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Banner year projected for Lake Erie’s warm- and cold-water fisheries

“The best is yet to come, and won’t that be fine,

You think you’ve seen the sun, but you ain’t seen it shine.” – Frank Sinatra, “Best is Yet to Come”

 Leave it to old “blue eyes” to help us convey what came out of the State of Lake Erie meeting held last week courtesy Helen Domske and NY Sea Grant at the Southtowns Walleye Association’s clubhouse in Hamburg. Anglers, get your rods and reels ready … the best is yet to come.

It’s hard to believe that fishing could be any better than it was last year as far as walleye fishing. According to the Lake Erie Unit’s open lake creel census in 2017, the walleye catch rate was the best in the 30-year history of the survey. A catch of nearly 120,000 walleyes and a harvest of 70,000 fish translated into a catch rate of roughly .5 walleye per angler hour. The next best year was 2014, when walleye chasers caught .32 fish per hour. And with the way things are looking for this year, catch rates could improve yet again if anglers get a little help from Mother Nature in the weather department.

Walleye estimates overall for 2018 are now slightly above the 41 million level for the western and central basins of the lake. These are the prime spawning areas that fisheries' managers concern themselves with most. That’s a lot of fried fish fillets. Some of you loyal readers might recall the 2017 number as being 56

Helen Domske with NY Sea Grant.

million fish but that was recently adjusted to accommodate for commercial and recreational harvests and any natural die-offs that might occur in the lake. This is nothing unusual according to Dr. Jason Robinson, aquatic biologist with the Department of Environmental Conservation’s (DEC) Lake Erie Unit.

Dr. Robinson shared a new video with the group that showcased the movement of walleyes around the lake in conjunction with the acoustic telemetry study underway. A significant number of walleyes make the trek from the western basin to the eastern basin every year. Every year brings them more important research.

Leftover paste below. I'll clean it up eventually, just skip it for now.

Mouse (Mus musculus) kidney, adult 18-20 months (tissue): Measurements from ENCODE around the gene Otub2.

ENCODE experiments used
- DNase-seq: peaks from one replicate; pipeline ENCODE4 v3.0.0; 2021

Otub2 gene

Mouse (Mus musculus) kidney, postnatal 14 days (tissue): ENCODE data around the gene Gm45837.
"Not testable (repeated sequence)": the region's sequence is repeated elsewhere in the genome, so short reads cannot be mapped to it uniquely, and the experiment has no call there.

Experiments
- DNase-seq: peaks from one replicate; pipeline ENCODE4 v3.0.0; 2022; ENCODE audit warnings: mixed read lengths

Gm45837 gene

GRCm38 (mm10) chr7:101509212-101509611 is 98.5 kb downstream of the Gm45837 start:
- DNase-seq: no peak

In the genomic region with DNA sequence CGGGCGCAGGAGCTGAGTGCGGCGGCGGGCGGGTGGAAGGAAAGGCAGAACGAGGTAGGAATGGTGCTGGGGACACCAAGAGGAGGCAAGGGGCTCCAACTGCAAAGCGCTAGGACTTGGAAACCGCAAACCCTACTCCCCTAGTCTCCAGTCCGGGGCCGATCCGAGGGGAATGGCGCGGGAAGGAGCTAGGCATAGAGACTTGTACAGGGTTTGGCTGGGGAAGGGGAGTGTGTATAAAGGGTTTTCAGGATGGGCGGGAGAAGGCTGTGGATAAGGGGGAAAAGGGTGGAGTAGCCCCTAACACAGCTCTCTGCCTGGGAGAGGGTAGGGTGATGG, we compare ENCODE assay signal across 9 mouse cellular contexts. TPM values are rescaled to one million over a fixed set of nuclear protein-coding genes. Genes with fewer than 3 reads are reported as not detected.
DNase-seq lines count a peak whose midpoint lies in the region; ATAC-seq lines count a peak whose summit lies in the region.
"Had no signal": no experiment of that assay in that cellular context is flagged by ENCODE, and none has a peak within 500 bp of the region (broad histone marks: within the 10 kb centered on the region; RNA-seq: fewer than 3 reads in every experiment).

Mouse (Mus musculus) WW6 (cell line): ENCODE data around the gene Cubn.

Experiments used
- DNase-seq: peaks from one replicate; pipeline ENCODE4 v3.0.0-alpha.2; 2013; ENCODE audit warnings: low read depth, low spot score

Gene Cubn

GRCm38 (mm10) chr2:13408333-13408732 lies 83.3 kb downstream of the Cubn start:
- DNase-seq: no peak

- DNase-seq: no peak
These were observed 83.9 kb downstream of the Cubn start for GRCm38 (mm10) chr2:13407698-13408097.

Yellow perch populations are also calling out to anglers in 2018. Last year offered up both good and bad news for fishermen and women. Overall effort was down 66 percent and the catch rate was “only” 1.62 fish per hour – nearly two whole fish below the record rate in 2014. However, that 1.62 fish per hour was still better than the time series average of 1.43 fish per hour and the mean length for the 43,000 perch that were harvested last year was 11 inches  – among the biggest in the time series.

“We have had some great year classes of fish,” said Dr. Robinson. “The 2016 year classes of perch and walleye were both exceptional.  They will be 2 years old in 2018. We don’t formally assess walleye hatches until the following year at age 1.  However, we did capture eight age 0 walleye in 2017.  If we capture any age 0 walleye we consider it a very good sign.”

“Like walleye, the yellow perch age-0 index does not have a strong correlation with the eventual year class strength.  Sometimes relatively low catches of age 0 perch will result in a large year class and vice versa.  The 2017 age-0 perch index was slightly above average but I cannot say with confidence if that will ultimately translate into a strong or weak 2017 year class until the 2018 survey.  We are chiefly concerned with age groups that will soon be entering the fishery.  Walleye enter the fishery at age 2 (2016 hatch) and perch enter at age 3 (2015 hatch).”